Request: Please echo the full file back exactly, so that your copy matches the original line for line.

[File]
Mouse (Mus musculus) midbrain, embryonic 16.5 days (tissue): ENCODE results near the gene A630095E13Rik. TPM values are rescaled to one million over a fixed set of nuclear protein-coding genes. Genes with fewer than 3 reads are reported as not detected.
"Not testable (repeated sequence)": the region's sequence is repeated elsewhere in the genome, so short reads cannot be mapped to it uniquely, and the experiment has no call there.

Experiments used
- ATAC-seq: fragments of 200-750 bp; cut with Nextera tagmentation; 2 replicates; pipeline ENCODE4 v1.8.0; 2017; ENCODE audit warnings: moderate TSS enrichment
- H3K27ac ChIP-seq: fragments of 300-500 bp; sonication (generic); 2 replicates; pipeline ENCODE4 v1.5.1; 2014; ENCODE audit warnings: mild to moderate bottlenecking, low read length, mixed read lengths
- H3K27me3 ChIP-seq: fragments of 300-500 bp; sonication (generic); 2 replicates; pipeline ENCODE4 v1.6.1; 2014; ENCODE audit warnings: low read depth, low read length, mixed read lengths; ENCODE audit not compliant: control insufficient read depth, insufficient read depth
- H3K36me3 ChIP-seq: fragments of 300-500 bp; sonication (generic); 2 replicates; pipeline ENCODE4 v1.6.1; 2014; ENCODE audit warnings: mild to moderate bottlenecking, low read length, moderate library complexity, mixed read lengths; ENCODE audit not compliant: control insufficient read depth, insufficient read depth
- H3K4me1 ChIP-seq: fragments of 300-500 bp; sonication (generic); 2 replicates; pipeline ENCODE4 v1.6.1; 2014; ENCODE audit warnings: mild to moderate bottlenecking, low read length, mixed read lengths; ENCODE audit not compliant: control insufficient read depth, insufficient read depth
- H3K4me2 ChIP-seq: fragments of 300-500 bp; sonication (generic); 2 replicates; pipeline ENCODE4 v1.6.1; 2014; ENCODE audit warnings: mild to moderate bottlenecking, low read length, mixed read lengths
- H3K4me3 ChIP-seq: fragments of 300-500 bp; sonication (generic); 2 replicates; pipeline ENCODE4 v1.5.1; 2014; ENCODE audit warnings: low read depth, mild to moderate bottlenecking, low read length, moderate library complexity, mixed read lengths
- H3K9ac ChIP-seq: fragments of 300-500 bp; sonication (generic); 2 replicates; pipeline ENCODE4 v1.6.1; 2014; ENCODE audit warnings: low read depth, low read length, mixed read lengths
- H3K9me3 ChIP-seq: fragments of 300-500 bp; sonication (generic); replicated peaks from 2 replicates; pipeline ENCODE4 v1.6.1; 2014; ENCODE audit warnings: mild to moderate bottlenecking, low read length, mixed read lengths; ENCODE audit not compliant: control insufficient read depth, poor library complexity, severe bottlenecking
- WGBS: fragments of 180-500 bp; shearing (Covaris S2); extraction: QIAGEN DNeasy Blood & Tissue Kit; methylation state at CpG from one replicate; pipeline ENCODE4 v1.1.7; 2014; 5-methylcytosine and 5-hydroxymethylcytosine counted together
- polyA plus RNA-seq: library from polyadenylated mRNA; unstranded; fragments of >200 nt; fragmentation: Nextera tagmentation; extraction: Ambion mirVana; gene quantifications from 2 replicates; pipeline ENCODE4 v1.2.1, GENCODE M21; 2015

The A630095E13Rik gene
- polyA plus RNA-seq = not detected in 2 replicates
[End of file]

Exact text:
Mouse (Mus musculus) midbrain, embryonic 16.5 days (tissue): ENCODE results near the gene A630095E13Rik. TPM values are rescaled to one million over a fixed set of nuclear protein-coding genes. Genes with fewer than 3 reads are reported as not detected.
"Not testable (repeated sequence)": the region's sequence is repeated elsewhere in the genome, so short reads cannot be mapped to it uniquely, and the experiment has no call there.

Experiments used
- ATAC-seq: fragments of 200-750 bp; cut with Nextera tagmentation; 2 replicates; pipeline ENCODE4 v1.8.0; 2017; ENCODE audit warnings: moderate TSS enrichment
- H3K27ac ChIP-seq: fragments of 300-500 bp; sonication (generic); 2 replicates; pipeline ENCODE4 v1.5.1; 2014; ENCODE audit warnings: mild to moderate bottlenecking, low read length, mixed read lengths
- H3K27me3 ChIP-seq: fragments of 300-500 bp; sonication (generic); 2 replicates; pipeline ENCODE4 v1.6.1; 2014; ENCODE audit warnings: low read depth, low read length, mixed read lengths; ENCODE audit not compliant: control insufficient read depth, insufficient read depth
- H3K36me3 ChIP-seq: fragments of 300-500 bp; sonication (generic); 2 replicates; pipeline ENCODE4 v1.6.1; 2014; ENCODE audit warnings: mild to moderate bottlenecking, low read length, moderate library complexity, mixed read lengths; ENCODE audit not compliant: control insufficient read depth, insufficient read depth
- H3K4me1 ChIP-seq: fragments of 300-500 bp; sonication (generic); 2 replicates; pipeline ENCODE4 v1.6.1; 2014; ENCODE audit warnings: mild to moderate bottlenecking, low read length, mixed read lengths; ENCODE audit not compliant: control insufficient read depth, insufficient read depth
- H3K4me2 ChIP-seq: fragments of 300-500 bp; sonication (generic); 2 replicates; pipeline ENCODE4 v1.6.1; 2014; ENCODE audit warnings: mild to moderate bottlenecking, low read length, mixed read lengths
- H3K4me3 ChIP-seq: fragments of 300-500 bp; sonication (generic); 2 replicates; pipeline ENCODE4 v1.5.1; 2014; ENCODE audit warnings: low read depth, mild to moderate bottlenecking, low read length, moderate library complexity, mixed read lengths
- H3K9ac ChIP-seq: fragments of 300-500 bp; sonication (generic); 2 replicates; pipeline ENCODE4 v1.6.1; 2014; ENCODE audit warnings: low read depth, low read length, mixed read lengths
- H3K9me3 ChIP-seq: fragments of 300-500 bp; sonication (generic); replicated peaks from 2 replicates; pipeline ENCODE4 v1.6.1; 2014; ENCODE audit warnings: mild to moderate bottlenecking, low read length, mixed read lengths; ENCODE audit not compliant: control insufficient read depth, poor library complexity, severe bottlenecking
- WGBS: fragments of 180-500 bp; shearing (Covaris S2); extraction: QIAGEN DNeasy Blood & Tissue Kit; methylation state at CpG from one replicate; pipeline ENCODE4 v1.1.7; 2014; 5-methylcytosine and 5-hydroxymethylcytosine counted together
- polyA plus RNA-seq: library from polyadenylated mRNA; unstranded; fragments of >200 nt; fragmentation: Nextera tagmentation; extraction: Ambion mirVana; gene quantifications from 2 replicates; pipeline ENCODE4 v1.2.1, GENCODE M21; 2015

The A630095E13Rik gene
- polyA plus RNA-seq = not detected in 2 replicates